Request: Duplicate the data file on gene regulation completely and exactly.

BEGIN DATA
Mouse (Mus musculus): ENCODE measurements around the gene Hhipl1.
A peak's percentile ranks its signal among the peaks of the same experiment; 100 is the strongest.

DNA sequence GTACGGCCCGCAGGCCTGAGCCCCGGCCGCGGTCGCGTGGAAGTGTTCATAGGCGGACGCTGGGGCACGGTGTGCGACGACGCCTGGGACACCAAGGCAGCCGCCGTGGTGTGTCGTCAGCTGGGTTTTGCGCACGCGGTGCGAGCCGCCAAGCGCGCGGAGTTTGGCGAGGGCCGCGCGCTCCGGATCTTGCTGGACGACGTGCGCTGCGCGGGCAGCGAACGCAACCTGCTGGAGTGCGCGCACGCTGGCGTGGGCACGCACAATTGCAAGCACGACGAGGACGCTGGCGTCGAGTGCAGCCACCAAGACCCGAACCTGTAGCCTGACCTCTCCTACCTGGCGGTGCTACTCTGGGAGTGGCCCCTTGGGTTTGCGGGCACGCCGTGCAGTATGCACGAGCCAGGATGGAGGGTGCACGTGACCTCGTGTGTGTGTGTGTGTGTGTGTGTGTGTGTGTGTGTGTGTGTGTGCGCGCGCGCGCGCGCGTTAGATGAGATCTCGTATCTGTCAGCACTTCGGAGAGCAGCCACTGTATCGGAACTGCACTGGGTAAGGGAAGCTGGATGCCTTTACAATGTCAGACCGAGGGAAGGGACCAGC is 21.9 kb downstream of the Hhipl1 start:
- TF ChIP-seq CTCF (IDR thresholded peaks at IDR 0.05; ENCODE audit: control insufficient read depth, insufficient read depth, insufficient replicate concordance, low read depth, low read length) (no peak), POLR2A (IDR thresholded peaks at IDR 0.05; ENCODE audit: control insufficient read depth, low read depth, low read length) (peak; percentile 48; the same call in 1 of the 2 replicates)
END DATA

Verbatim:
Mouse (Mus musculus): ENCODE measurements around the gene Hhipl1.
A peak's percentile ranks its signal among the peaks of the same experiment; 100 is the strongest.

DNA sequence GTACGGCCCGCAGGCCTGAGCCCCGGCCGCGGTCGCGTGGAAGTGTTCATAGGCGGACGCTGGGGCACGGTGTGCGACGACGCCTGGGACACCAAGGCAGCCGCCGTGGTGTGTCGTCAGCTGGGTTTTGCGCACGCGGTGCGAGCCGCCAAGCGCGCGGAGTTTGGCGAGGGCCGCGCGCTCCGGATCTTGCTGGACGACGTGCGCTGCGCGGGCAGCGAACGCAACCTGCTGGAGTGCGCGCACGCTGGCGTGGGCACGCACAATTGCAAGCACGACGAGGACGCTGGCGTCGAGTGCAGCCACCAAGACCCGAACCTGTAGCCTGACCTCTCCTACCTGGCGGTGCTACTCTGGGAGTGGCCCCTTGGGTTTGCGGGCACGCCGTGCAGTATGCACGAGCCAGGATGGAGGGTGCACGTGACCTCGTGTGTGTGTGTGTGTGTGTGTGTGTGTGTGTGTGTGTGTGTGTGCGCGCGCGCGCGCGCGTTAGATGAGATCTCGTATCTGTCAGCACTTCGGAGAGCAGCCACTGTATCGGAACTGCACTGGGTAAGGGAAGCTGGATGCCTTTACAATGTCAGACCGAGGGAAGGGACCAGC is 21.9 kb downstream of the Hhipl1 start:
- TF ChIP-seq CTCF (IDR thresholded peaks at IDR 0.05; ENCODE audit: control insufficient read depth, insufficient read depth, insufficient replicate concordance, low read depth, low read length) (no peak), POLR2A (IDR thresholded peaks at IDR 0.05; ENCODE audit: control insufficient read depth, low read depth, low read length) (peak; percentile 48; the same call in 1 of the 2 replicates)